Ohio • Jack Hanna calls the deaths of Bengal tigers tragic.
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Zanesville, Ohio • Sheriff's deputies shot nearly 50 wild animals including 18 rare Bengal tigers and 17 lions in a big-game hunt across the Ohio countryside Wednesday after the owner of an exotic-animal park threw their cages open and committed suicide in what appeared to be one last act of spite against his neighbors and police.
As homeowners nervously hid indoors, officers equipped with high-powered rifles and shoot-to-kill orders spread out through fields and woods to hunt down about 56 animals that had been set loose from the Muskingum County Animal Farm by its owner, Terry Thompson, before he shot himself to death Tuesday.
After an all-night hunt that extended into Wednesday afternoon, 48 animals had been killed and six captured alive and taken to the Columbus Zoo, authorities said. The only animals believed still on the loose were a wolf and a monkey.
Those destroyed included six black bears, two grizzlies, a baboon and three mountain lions.
Jack Hanna, TV personality and former director of the Columbus Zoo, defended the sheriff's decision to kill the animals, but said the deaths of the Bengal tigers were especially tragic. There are only about 1,400 of the endangered cats left in the world, he said.
"When I heard 18 I was still in disbelief," Hanna said. "The most magnificent creature in the entire world, the tiger is."
As the hunt dragged on outside of Zanesville, population 25,000, schools closed in the mostly rural area of farms and widely spaced homes 55 miles east of Columbus. Parents were warned to keep children and pets indoors. And flashing signs along highways told motorists, "Caution exotic animals" and "Stay in vehicle."
Officers were ordered to kill the animals instead of trying to bring them down with tranquilizers for fear that those hit with darts would escape in the darkness and soon regain consciousness.
"These animals were on the move, they were showing aggressive behavior," Sheriff Matt Lutz said. "Once the nightfall hit, our biggest concern was having these animals roaming."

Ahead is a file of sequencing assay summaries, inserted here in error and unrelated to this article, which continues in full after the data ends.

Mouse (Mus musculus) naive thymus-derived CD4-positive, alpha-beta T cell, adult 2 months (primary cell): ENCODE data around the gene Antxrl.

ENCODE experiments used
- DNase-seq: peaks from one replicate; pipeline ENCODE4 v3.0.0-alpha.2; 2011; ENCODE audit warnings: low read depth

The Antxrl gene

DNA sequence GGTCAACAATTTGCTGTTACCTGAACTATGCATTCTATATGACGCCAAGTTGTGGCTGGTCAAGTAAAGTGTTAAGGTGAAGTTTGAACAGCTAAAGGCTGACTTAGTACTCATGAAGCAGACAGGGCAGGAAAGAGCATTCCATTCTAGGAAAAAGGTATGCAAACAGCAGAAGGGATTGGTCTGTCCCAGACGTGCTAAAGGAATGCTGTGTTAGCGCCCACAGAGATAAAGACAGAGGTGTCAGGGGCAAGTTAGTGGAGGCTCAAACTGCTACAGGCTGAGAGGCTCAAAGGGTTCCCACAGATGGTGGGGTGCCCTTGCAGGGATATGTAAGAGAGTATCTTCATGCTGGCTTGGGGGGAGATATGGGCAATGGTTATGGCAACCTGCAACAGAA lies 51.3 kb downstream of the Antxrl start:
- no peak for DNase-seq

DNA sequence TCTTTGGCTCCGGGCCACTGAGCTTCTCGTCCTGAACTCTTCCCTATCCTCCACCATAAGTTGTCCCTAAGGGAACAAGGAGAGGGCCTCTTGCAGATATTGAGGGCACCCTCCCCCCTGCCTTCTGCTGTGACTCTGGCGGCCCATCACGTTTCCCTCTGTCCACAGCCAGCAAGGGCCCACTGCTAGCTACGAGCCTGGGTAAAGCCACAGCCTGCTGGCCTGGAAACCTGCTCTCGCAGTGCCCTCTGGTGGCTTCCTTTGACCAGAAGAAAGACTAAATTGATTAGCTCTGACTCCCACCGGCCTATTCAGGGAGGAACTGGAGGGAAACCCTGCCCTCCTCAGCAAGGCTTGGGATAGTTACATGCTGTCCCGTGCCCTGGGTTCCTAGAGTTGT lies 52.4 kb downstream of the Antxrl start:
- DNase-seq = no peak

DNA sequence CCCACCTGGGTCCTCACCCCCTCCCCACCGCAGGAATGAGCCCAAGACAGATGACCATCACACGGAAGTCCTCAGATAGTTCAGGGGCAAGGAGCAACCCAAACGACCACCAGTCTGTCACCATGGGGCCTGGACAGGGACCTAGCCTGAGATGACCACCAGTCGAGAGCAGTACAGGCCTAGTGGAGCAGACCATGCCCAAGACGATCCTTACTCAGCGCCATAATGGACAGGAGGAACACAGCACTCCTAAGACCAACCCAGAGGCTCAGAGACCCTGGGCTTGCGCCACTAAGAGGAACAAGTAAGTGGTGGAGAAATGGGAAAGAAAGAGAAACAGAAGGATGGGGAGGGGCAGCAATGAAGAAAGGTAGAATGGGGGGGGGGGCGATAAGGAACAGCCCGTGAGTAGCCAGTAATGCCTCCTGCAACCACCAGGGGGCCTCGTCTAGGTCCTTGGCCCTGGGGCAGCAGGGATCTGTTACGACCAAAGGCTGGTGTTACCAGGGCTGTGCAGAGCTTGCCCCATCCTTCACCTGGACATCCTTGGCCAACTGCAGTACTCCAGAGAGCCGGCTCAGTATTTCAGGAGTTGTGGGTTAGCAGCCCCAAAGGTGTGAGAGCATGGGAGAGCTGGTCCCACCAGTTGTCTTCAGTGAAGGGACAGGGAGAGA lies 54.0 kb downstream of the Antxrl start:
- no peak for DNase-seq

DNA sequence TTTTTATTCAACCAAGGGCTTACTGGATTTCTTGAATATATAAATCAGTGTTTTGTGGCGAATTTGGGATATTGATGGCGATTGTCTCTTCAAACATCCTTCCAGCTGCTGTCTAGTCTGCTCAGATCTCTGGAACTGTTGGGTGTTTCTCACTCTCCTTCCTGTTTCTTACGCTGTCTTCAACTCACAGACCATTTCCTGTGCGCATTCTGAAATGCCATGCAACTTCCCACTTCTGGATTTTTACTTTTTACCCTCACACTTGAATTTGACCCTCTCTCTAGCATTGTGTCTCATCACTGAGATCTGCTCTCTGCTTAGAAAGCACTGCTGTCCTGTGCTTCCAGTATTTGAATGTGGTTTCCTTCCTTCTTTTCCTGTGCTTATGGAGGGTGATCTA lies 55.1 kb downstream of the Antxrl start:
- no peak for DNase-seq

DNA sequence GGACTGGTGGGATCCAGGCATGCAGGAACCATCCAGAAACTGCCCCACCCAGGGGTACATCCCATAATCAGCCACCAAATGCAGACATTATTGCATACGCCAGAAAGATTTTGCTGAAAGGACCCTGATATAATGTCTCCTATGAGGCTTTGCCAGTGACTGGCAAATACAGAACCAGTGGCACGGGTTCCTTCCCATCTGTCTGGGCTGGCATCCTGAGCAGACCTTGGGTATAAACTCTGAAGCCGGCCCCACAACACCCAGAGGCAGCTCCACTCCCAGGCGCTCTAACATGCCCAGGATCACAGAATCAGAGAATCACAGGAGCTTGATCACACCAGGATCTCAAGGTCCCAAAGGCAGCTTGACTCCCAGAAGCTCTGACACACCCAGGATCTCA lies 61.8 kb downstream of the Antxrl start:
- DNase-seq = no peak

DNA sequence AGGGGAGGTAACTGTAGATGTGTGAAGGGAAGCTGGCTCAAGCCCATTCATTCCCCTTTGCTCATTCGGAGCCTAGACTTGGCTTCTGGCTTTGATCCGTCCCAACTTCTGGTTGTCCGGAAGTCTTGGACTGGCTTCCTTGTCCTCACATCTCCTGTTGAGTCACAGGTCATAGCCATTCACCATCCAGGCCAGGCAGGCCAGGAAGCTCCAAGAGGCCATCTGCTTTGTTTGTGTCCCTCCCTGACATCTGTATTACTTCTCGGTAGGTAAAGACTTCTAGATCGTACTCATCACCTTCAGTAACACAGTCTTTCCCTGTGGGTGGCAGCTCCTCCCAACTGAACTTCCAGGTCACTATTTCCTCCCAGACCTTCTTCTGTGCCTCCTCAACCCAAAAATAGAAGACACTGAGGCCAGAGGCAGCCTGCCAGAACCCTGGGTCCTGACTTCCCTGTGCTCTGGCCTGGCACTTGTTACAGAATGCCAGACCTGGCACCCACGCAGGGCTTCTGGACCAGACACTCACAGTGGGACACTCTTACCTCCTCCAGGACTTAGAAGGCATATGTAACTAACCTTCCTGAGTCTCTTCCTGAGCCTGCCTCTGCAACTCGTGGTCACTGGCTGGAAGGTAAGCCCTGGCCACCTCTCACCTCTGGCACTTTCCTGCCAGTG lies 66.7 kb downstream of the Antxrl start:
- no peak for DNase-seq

Lutz said at an afternoon news conference that the danger had passed and that people could move around freely again, but that the monkey would probably be shot because it was believed to be carrying a herpes disease.
The sheriff would not speculate why Thompson killed himself and why he left open the cages and fences at his 73-acre preserve, dooming the animals he seemed to love so much.
But Thompson, 62, had had repeated run-ins with the law and his neighbors. Lutz said that the sheriff's office had received numerous complaints since 2004 about animals escaping onto neighbors' property, and that Thompson had been charged with animal-related offenses.
John Ellenberger, a neighbor, speculated that Thompson freed the animals to get back at neighbors and police. "Nobody much cared for him," Ellenberger said.
Angie McElfresh, who lives in an apartment near the farm and hunkered down with her family in fear, said "it could have been an 'f-you' to everybody around him."
Thompson had gotten out of federal prison just last month after serving a year for possessing unregistered guns.
"It's like Noah's Ark, like, wrecking right here in Zanesville, Ohio," Hanna lamented.
The sheriff's office started getting calls Tuesday evening that wild animals were loose just west of Zanesville. Deputies went to the animal preserve and found Thompson dead and all the cages open. Several aggressive animals were near his body and had to be shot, the sheriff said.
"It was like a war zone with all the shooting and so forth with the animals," said Sam Kopchak, who was outside Tuesday afternoon when he saw another neighbor's horses acting up. Kopchak said he turned and saw a male lion lying down on the other side of a fence.
"The fence is not going to be a fence that's going to hold an African lion," Kopchak said.
Danielle Berkheimer said she was nervous as she drove home Tuesday night and afraid to let her two dogs out in the yard.
"When it's 300-pound cats, that's scary," she said. She said it had been odd Tuesday night to see no one out around town, and the signs warning drivers to stay in their cars were "surreal."
Some townspeople were saddened by the deaths. At a nearby Moose Lodge, Bill Weiser said: "It's breaking my heart, them shooting those animals."
Ohio has some of the nation's weakest restrictions on exotic pets and among the highest number of injuries and deaths caused by them.
On Wednesday, the Humane Society of the United States criticized Gov. John Kasich for allowing a statewide ban on the buying and selling of exotic pets to expire in April. The organization urged the state to immediately issue emergency restrictions.
"How many incidents must we catalog before the state takes action to crack down on private ownership of dangerous exotic animals?" Wayne Pacelle, president and CEO, said in a statement.
Associated Press writers Ann Sanner and Doug Whiteman contributed to this report.